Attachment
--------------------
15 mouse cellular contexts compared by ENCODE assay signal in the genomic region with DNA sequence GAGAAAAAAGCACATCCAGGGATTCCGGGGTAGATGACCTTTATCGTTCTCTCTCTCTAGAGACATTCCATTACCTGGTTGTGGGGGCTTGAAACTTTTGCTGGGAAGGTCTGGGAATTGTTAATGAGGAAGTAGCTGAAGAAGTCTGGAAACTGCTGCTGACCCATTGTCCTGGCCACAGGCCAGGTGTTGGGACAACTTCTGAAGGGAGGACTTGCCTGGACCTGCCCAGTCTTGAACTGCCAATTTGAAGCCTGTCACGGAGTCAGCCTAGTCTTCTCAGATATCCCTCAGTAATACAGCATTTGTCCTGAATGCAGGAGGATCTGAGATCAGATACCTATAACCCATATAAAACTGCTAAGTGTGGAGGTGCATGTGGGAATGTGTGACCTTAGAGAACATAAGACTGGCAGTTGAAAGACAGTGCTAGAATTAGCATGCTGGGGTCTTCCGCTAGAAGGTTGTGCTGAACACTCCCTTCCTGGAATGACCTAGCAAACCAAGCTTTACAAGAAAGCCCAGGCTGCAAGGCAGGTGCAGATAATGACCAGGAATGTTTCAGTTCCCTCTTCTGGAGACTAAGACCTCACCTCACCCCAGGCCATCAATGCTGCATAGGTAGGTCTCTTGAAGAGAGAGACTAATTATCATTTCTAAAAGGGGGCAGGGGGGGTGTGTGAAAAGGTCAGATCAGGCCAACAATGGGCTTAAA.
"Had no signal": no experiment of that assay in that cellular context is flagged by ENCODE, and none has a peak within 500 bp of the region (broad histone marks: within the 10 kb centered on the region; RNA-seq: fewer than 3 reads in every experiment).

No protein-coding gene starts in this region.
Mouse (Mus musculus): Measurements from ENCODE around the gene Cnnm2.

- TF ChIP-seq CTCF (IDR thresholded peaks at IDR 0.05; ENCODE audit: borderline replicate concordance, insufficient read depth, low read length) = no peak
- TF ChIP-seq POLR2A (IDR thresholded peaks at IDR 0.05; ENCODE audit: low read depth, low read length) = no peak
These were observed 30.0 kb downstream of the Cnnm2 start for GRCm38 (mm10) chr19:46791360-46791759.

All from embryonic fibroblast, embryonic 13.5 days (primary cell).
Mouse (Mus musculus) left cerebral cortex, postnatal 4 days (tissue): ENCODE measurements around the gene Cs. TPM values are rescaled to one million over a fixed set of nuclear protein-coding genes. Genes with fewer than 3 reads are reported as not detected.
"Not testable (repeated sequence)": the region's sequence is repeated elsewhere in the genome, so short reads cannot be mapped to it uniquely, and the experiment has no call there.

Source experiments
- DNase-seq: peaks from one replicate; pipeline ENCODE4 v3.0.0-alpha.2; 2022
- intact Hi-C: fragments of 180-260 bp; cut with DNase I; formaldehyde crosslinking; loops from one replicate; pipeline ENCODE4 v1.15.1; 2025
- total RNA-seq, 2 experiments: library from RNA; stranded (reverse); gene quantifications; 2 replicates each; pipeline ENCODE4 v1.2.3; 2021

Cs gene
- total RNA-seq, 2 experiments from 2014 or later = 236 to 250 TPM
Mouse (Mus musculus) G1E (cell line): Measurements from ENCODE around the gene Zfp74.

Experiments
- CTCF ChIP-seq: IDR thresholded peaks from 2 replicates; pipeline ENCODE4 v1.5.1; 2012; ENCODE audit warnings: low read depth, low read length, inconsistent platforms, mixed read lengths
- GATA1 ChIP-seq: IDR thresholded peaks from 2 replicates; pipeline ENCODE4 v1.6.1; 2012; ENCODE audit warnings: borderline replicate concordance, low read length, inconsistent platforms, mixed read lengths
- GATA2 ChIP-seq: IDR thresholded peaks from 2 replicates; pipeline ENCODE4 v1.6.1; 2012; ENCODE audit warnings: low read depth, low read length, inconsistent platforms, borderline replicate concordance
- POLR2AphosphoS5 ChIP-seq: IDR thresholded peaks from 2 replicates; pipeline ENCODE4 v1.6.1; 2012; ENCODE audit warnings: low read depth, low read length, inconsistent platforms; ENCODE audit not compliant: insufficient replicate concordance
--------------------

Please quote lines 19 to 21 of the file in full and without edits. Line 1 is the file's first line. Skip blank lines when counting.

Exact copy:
- CTCF ChIP-seq: IDR thresholded peaks from 2 replicates; pipeline ENCODE4 v1.5.1; 2012; ENCODE audit warnings: low read depth, low read length, inconsistent platforms, mixed read lengths
- GATA1 ChIP-seq: IDR thresholded peaks from 2 replicates; pipeline ENCODE4 v1.6.1; 2012; ENCODE audit warnings: borderline replicate concordance, low read length, inconsistent platforms, mixed read lengths
- GATA2 ChIP-seq: IDR thresholded peaks from 2 replicates; pipeline ENCODE4 v1.6.1; 2012; ENCODE audit warnings: low read depth, low read length, inconsistent platforms, borderline replicate concordance